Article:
http://chicagofolksoperetta.org
Stage 773 (map)
1225 W. Belmont Ave.
Lakeview
phone 773-327-5252
Ball at the Savoy

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Kingston Mines (map)
2548 N. Halsted St.
Lincoln Park
phone 773-477-4646

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Bible Bingo: An Act of Charity in Two Acts

Open run: Fri-Sat 8 PM

A former nun holds a bingo fundraiser for her church in this interactive one-woman comedy written by Vicki Quade (Late Nite Catechism). $30

http://biblebingo.info
Royal George Theatre Center (map)
1641 N. Halsted St.
Lincoln Park
phone 312-988-9000

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Blue Man Group

Open run: Thu 8 PM, Fri 7 PM, Sat 2, 5, and 8 PM, Sun 4 and 7 PM
phone 773-348-4000

At the Briar Street Theatre since 1997, the cobalt zanies have added wizard-worthy tricks to an already potent mix of visual puns, physical stunts, and cultural commentary. The latest edition conjures up a 2.5-D universe, giant "GiPads" that perform outsized multitasking, and Lady Gaga hat spin-offs. The same subversive spirit fuels the show's still-potent signature bits, including splatter-crazed "paint drumming." The secret of their cerulean success? Understanding that laughter and thought can be BFFs. —Lawrence Bommer $49-$59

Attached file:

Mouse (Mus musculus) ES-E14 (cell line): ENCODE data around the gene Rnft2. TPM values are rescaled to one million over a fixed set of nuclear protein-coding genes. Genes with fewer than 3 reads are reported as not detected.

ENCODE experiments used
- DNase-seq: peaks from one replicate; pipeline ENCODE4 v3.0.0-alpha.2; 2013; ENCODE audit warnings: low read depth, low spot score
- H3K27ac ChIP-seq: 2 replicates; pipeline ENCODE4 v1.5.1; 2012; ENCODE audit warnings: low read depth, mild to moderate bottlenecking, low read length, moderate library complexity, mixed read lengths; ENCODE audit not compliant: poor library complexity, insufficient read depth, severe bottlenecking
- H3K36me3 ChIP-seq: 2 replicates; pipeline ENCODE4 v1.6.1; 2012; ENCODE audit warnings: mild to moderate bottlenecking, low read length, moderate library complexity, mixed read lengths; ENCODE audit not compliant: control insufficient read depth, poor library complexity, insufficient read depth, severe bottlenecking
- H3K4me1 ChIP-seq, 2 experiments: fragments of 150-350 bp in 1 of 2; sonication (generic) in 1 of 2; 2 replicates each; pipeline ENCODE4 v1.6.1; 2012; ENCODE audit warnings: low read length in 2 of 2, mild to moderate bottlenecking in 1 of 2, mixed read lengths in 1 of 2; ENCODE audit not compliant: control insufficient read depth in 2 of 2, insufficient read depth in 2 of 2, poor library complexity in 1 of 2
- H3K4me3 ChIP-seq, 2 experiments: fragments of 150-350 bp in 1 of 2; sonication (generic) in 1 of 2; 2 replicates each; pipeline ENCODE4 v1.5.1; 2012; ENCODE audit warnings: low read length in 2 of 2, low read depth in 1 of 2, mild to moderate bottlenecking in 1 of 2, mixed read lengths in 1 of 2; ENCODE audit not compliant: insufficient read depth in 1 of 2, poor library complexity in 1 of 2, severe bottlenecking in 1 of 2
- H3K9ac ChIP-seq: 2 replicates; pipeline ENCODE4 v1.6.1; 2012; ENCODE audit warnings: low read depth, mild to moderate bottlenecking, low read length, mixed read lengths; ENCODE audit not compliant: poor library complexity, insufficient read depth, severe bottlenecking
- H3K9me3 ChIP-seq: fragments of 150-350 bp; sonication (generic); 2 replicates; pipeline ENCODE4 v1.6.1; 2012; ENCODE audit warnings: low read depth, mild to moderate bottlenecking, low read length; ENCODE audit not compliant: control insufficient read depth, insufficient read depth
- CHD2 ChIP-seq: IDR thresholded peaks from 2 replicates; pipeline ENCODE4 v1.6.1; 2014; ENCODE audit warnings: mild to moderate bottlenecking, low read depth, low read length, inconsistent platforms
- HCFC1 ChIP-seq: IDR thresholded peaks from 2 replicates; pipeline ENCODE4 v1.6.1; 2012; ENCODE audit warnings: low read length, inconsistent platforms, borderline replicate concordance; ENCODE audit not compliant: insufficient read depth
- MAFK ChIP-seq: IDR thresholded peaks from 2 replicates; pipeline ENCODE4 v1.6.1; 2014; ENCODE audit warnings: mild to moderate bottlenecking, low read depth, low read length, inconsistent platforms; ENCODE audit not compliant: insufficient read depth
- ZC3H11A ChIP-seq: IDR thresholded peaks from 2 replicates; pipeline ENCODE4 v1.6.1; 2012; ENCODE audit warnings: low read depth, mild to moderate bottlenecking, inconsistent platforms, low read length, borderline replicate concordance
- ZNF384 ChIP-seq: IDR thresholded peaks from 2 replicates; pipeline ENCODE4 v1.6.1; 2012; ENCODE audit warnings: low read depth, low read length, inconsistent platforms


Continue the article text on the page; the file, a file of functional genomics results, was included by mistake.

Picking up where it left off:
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Briar Street Theatre (map)
3133 N. Halsted St.
Lakeview
phone 773-348-4000

Bri-Ko

Open run: Sat 2 PM

How many bumbling buddies does it take to screw in a lightbulb? Or juggle? Or deliver a meal in a water balloon? On Saturday afternoons at Stage 773, the answer is three—specifically the three members of Bri-Ko. The sketch-comedy troupe Rube Goldberg would've created if Rube Goldberg had created sketch-comedy troupes, Bri-Ko puts on a silent clown show for the sort of kid who'd appreciate British humor. The name suggests bricolage—i.e., art improvised from materials found at hand. But the many kooky props at hand here (Nerf darts, ping-pong balls, various foodstuffs) are used to make a great, big mess. Tim Soszko, Brian Peterlin, and Chicago Sketch Fest founder Brian Posen bop happily about like Beaker the Muppet, contriving difficult ways to accomplish routine tasks. High art it's not, but the slapstick is practiced and the dumb smiles on these bozos' faces are contagious. —Asher Klein $10-$20